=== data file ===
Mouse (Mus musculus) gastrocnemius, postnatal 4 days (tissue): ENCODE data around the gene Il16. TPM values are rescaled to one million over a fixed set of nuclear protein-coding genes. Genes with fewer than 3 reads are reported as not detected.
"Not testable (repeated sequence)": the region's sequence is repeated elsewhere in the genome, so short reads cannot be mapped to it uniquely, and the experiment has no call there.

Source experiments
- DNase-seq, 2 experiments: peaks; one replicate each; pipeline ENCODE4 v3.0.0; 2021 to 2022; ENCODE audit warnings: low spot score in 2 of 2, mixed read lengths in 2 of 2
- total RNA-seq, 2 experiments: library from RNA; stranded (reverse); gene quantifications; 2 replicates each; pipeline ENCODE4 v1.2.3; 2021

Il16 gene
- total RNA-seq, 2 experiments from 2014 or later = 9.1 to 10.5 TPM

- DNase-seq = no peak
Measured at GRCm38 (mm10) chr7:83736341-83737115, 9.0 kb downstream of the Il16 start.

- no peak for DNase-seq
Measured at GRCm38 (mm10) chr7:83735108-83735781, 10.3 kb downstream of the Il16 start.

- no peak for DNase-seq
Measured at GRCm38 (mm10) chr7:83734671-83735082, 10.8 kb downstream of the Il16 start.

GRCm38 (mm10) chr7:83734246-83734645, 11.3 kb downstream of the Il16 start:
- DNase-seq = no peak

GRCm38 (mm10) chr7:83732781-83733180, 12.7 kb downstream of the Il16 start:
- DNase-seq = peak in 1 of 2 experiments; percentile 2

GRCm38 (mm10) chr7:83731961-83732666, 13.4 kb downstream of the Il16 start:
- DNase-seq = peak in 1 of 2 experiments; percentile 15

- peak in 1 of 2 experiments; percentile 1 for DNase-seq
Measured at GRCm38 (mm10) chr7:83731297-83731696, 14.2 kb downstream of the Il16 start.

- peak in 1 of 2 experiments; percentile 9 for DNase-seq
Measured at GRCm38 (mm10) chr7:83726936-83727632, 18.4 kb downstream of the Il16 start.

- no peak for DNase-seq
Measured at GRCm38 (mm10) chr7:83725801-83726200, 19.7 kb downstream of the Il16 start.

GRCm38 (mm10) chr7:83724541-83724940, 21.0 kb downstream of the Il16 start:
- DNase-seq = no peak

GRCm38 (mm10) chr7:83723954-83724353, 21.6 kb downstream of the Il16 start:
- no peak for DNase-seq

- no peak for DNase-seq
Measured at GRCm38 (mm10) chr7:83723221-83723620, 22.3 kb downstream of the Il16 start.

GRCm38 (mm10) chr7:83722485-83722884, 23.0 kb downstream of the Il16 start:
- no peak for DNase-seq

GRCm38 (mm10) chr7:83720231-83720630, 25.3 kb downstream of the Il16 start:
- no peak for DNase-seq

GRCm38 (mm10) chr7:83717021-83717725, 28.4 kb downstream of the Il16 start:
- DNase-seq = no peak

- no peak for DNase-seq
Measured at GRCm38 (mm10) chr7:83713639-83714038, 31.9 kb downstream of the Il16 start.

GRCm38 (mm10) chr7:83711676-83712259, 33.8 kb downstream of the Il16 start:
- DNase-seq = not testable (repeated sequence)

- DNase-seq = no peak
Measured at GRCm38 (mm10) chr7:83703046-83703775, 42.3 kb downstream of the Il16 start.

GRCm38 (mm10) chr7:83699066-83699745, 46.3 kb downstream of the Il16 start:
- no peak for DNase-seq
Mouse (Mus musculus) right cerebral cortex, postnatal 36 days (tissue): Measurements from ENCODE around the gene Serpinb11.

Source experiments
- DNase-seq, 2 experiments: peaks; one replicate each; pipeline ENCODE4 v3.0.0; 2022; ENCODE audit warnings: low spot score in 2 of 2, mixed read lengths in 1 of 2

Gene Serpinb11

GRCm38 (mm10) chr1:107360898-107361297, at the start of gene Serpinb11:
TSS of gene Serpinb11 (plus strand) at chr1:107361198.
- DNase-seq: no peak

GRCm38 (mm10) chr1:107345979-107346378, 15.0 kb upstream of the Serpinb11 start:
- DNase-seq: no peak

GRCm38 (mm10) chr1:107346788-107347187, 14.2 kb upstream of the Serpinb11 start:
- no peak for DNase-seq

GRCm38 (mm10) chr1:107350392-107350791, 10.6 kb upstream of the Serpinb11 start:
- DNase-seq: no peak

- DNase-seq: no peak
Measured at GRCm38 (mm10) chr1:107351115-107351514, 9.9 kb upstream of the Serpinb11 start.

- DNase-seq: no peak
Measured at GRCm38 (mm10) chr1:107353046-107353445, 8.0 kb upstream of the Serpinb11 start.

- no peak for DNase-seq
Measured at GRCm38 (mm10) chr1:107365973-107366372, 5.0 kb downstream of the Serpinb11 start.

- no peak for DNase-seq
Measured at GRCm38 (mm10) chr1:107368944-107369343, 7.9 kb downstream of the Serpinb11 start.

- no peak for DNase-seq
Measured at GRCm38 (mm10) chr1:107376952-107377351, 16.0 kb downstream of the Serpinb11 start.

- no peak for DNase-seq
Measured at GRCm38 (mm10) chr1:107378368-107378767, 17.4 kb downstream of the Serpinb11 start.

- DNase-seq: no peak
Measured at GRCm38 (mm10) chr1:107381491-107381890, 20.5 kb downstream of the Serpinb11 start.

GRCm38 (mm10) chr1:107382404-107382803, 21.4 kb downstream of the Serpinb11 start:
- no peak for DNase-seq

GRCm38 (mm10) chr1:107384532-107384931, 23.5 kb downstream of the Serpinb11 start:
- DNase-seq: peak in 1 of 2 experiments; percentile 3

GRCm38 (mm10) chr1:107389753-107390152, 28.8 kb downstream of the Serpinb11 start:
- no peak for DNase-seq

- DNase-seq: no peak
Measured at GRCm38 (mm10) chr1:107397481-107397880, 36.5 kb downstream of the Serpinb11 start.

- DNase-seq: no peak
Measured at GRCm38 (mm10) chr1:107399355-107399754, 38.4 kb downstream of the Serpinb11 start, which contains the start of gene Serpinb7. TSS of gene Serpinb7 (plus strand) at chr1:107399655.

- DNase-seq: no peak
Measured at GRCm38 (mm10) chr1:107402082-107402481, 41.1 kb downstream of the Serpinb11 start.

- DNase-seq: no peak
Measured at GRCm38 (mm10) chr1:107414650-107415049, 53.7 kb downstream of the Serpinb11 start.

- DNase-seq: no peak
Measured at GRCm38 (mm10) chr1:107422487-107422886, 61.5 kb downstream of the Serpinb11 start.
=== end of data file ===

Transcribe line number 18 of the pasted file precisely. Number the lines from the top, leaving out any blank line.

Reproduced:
GRCm38 (mm10) chr7:83731961-83732666, 13.4 kb downstream of the Il16 start: